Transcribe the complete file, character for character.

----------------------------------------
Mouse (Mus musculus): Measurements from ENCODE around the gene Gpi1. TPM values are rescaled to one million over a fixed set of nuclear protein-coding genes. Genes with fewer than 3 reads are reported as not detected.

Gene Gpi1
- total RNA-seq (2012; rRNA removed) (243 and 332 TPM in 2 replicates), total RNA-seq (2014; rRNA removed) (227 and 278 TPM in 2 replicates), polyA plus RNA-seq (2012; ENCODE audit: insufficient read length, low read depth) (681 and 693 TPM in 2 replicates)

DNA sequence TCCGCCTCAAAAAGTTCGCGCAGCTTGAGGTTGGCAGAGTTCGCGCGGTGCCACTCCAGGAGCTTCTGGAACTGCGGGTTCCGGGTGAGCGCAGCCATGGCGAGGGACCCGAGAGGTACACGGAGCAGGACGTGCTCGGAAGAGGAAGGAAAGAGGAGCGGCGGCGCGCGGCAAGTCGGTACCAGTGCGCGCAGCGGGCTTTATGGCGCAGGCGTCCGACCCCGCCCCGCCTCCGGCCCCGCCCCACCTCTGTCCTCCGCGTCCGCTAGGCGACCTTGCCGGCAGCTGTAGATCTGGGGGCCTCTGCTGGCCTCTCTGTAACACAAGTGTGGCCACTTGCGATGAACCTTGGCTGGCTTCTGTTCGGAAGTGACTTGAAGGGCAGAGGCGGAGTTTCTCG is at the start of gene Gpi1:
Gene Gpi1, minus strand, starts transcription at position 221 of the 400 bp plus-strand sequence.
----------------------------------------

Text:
Mouse (Mus musculus): Measurements from ENCODE around the gene Gpi1. TPM values are rescaled to one million over a fixed set of nuclear protein-coding genes. Genes with fewer than 3 reads are reported as not detected.

Gene Gpi1
- total RNA-seq (2012; rRNA removed) (243 and 332 TPM in 2 replicates), total RNA-seq (2014; rRNA removed) (227 and 278 TPM in 2 replicates), polyA plus RNA-seq (2012; ENCODE audit: insufficient read length, low read depth) (681 and 693 TPM in 2 replicates)

DNA sequence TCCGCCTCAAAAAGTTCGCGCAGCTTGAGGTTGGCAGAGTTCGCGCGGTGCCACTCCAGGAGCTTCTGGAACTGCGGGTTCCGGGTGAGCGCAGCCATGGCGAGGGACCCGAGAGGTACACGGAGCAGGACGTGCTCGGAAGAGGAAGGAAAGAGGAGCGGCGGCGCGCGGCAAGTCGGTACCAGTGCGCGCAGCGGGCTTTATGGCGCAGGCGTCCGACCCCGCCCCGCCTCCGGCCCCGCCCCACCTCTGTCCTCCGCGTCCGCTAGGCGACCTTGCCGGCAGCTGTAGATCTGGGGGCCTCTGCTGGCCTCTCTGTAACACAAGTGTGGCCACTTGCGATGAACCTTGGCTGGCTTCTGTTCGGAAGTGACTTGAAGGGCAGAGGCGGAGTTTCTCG is at the start of gene Gpi1:
Gene Gpi1, minus strand, starts transcription at position 221 of the 400 bp plus-strand sequence.